Pros and Cons of an HOA

By Avery Mills | Mar 19, 2019 8:03:00 AM

Pros and Cons of an HOAAs you search for a new home, you may find yourself coming across listings that are classified as being a part of an HOA. It is estimated that one in five homes in the US are part of an HOA, especially when it comes to newer builds. Here are some quick facts about HOAs and the pros and cons that come along with buying an HOA property.


A Home Owner’s Association, or HOA, is the governing body of a managed community. When you move into a community that has an HOA; condo, townhouse, or planned development, you must pay a monthly or annual fee for your membership.



An HOA neighborhood may provide you and your family access to amenities, such as a pool, tennis court, or gym, which you may not have been able to afford otherwise.


Your HOA will handle the maintenance of common and shared areas in your development. They may also include snow removal, giving you one less thing to worry about as a homeowner. There are rules on how the outside of your home has to look when you live in an HOA development, so you don’t have to worry about a neighbor not taking care of their yard.


The HOA will act on your behalf if you have an issue with your neighbor. For example, say your neighbor is constantly throwing late night parties that disrupt you and your family. It would then be the job of the HOA, not you, to reach out the neighbor in order to fix the problem. Furthermore, there's a chance that there may be a rule about these violations that an HOA can enforce.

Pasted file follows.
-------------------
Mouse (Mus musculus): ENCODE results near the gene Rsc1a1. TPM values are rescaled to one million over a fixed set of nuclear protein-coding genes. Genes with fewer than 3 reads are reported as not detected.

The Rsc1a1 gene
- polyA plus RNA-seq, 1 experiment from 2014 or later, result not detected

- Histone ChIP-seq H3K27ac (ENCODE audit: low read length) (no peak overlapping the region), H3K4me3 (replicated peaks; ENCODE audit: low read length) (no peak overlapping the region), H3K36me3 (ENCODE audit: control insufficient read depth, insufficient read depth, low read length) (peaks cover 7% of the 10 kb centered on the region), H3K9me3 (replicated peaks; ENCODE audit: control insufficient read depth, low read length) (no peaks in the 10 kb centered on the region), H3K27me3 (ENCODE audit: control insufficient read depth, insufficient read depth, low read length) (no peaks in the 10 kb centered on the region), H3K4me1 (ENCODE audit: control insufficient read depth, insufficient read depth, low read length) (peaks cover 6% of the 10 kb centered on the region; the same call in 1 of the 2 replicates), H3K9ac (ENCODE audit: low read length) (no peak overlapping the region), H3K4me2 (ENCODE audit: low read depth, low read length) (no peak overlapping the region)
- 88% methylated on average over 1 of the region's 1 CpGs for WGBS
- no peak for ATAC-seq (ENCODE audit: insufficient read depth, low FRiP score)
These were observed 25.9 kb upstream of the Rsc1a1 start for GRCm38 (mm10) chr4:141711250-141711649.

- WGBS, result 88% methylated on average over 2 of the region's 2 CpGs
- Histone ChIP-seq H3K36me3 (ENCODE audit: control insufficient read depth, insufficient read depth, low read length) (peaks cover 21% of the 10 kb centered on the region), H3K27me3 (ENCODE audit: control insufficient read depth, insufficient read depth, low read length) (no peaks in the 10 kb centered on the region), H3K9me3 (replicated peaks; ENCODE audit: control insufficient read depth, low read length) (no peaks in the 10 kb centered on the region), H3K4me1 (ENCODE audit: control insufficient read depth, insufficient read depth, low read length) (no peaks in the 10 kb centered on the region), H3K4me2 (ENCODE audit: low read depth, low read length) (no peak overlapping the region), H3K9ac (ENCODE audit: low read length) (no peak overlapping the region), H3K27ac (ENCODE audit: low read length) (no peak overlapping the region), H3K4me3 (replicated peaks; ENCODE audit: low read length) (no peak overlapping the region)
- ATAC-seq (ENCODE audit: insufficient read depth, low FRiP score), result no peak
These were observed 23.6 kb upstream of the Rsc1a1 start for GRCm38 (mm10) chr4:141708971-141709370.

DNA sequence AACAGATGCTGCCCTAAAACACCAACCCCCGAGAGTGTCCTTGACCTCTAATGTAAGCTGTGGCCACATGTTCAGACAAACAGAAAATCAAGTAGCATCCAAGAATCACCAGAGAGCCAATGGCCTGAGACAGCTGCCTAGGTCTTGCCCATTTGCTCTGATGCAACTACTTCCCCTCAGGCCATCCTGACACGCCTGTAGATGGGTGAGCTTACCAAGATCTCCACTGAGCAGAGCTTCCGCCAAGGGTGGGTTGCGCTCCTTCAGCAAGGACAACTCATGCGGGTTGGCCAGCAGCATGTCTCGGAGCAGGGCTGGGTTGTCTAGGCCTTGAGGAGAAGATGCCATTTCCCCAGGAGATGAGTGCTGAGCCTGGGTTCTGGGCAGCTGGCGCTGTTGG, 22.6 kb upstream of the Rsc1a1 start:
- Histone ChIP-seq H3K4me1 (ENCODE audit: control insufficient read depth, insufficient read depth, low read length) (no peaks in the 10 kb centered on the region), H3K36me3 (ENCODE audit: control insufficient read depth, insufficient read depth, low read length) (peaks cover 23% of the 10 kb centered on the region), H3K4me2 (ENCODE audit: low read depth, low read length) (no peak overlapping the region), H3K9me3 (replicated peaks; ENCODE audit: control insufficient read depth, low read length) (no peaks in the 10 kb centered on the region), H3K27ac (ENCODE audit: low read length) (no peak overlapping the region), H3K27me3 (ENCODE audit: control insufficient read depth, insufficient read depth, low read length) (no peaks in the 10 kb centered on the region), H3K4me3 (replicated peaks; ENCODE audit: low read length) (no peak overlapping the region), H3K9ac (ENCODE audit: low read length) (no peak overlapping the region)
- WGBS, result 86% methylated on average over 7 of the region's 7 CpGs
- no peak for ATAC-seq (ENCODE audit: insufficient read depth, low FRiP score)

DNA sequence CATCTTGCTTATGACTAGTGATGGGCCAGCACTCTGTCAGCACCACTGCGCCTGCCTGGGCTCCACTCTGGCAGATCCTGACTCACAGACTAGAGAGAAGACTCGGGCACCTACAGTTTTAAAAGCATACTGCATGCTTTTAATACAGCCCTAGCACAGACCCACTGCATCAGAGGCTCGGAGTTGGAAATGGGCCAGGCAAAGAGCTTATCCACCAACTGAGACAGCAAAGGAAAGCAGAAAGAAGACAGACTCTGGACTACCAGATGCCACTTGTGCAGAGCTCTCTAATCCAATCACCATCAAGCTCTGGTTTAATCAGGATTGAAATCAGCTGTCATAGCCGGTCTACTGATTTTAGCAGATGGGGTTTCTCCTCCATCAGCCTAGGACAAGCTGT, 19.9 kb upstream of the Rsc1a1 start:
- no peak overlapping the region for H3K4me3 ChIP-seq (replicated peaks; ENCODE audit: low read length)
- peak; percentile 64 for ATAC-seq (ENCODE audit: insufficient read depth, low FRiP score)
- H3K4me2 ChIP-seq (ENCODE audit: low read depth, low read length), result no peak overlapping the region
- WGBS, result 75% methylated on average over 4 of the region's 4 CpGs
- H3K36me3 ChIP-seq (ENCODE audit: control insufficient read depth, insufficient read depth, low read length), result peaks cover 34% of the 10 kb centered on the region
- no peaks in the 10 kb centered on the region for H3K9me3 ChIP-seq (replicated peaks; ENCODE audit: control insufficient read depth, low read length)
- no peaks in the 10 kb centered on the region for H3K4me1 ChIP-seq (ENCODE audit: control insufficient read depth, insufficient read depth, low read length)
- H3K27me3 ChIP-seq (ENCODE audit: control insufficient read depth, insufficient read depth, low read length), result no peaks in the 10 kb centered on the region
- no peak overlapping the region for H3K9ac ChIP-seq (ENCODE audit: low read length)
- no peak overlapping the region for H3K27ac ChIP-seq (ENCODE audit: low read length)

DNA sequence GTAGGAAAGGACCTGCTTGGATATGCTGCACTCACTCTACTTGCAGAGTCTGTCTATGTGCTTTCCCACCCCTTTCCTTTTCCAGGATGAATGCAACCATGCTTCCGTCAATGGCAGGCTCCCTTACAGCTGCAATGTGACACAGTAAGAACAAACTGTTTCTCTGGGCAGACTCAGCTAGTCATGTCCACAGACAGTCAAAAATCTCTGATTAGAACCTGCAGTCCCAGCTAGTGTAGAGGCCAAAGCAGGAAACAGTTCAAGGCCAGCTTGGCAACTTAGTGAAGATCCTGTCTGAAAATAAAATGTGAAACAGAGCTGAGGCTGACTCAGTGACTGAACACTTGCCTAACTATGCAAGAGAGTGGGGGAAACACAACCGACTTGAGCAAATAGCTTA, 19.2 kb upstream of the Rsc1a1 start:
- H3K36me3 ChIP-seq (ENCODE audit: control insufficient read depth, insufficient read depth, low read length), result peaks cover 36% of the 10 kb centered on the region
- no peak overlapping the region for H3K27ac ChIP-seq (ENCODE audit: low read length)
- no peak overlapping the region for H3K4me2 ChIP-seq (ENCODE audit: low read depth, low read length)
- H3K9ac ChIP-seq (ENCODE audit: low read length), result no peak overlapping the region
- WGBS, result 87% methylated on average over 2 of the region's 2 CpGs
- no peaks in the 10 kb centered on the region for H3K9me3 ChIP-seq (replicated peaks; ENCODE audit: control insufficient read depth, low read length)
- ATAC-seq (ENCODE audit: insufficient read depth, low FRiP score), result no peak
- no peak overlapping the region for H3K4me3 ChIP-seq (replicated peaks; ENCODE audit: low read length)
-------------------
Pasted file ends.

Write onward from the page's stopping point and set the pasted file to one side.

A monthly fee is incorporated into your monthly mortgage payment which has the potential to push you over your housing budget. The more upscale the community and amenities are, the higher your fee is likely to be. Make sure you do your research prior to house hunting so you don’t fall in love with a home that has an HOA you can’t afford. If you fall behind on your fees, you may face foreclosure.


An HOA is able to set many restrictions that you wouldn’t find in a regular community. For example, an HOA may dictate what kind of pet you are allowed to own while you live in the neighborhood and how you can decorate during the holidays.


If you are buying an HOA property and are planning to rent it out to other people, you may find yourself hurdling roadblocks. For example, maybe only a certain percentage of homes may be used as rental properties or the HOA has to approve all tenats. Ensure that you educate yourself on what the HOA does or does not allow when it comes to renting.

Topics: mortgage, home owner, HOA

Author: Avery Mills